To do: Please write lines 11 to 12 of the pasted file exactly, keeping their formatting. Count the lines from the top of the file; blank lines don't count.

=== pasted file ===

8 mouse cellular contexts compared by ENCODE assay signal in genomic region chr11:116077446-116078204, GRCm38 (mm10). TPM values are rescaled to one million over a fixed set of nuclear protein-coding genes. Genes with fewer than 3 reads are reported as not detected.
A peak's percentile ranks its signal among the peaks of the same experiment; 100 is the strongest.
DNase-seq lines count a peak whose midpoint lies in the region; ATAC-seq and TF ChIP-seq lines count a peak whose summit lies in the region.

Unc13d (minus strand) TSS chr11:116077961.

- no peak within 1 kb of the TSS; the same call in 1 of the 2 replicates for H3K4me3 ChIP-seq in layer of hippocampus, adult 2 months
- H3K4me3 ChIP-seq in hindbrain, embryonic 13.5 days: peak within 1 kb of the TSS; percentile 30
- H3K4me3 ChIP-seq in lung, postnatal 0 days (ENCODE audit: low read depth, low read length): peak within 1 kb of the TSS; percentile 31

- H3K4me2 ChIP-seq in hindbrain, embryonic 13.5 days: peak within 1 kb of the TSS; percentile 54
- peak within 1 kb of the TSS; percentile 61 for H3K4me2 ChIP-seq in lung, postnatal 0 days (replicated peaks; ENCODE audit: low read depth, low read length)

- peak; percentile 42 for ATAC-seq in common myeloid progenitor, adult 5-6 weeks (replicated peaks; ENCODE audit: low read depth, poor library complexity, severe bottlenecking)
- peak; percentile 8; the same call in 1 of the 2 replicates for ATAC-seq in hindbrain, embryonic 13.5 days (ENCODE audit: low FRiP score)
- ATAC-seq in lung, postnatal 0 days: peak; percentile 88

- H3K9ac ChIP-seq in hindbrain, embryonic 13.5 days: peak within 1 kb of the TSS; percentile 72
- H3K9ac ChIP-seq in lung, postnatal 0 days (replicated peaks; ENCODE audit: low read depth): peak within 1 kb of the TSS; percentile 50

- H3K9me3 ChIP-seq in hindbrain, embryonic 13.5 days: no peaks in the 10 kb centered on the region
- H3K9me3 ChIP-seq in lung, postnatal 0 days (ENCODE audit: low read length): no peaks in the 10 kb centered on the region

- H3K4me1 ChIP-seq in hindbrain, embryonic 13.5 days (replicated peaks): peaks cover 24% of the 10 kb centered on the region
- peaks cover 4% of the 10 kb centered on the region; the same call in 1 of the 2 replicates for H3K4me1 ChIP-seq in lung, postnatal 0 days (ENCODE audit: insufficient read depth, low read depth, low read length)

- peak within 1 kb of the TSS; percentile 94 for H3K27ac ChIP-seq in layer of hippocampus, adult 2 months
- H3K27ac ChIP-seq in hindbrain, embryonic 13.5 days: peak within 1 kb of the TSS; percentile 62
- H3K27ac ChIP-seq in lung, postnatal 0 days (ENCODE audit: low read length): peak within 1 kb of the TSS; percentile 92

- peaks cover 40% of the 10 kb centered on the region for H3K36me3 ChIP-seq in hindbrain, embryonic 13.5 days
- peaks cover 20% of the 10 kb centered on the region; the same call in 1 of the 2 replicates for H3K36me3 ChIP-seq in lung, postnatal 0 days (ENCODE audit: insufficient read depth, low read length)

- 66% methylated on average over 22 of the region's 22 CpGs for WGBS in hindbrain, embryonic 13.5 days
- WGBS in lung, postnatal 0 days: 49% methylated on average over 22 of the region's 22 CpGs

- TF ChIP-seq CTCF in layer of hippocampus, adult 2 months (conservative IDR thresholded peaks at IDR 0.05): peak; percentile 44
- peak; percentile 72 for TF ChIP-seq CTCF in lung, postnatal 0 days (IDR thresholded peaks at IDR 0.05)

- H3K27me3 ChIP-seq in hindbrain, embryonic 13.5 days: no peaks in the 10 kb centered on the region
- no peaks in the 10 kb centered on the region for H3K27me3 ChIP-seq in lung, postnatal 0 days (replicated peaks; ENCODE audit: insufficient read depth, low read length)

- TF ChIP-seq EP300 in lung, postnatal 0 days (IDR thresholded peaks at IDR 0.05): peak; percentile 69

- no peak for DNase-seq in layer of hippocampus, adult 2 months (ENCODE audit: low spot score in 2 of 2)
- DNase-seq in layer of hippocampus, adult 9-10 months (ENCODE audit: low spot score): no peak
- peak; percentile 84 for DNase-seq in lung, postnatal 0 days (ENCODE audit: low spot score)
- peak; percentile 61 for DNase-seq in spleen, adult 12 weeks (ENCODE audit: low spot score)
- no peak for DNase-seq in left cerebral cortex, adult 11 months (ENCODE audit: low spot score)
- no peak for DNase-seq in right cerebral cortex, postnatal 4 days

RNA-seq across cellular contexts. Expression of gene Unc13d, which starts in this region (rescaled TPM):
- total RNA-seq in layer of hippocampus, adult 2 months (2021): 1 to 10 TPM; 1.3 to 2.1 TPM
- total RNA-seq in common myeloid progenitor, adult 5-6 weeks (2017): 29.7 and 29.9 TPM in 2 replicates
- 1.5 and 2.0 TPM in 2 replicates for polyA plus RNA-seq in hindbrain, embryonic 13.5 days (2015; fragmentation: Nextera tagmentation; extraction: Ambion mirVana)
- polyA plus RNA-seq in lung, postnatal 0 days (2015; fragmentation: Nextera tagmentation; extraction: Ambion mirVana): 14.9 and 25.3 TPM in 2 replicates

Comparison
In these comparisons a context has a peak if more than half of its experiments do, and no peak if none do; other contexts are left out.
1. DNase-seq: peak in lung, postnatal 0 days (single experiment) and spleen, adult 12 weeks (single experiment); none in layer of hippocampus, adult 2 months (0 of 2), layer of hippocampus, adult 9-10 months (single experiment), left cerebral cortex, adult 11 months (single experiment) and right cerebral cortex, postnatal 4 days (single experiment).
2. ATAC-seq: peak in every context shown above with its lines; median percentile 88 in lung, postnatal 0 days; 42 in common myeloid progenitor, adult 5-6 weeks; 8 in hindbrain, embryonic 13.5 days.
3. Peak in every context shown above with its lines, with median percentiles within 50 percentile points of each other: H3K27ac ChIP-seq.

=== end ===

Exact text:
- peak; percentile 8; the same call in 1 of the 2 replicates for ATAC-seq in hindbrain, embryonic 13.5 days (ENCODE audit: low FRiP score)
- ATAC-seq in lung, postnatal 0 days: peak; percentile 88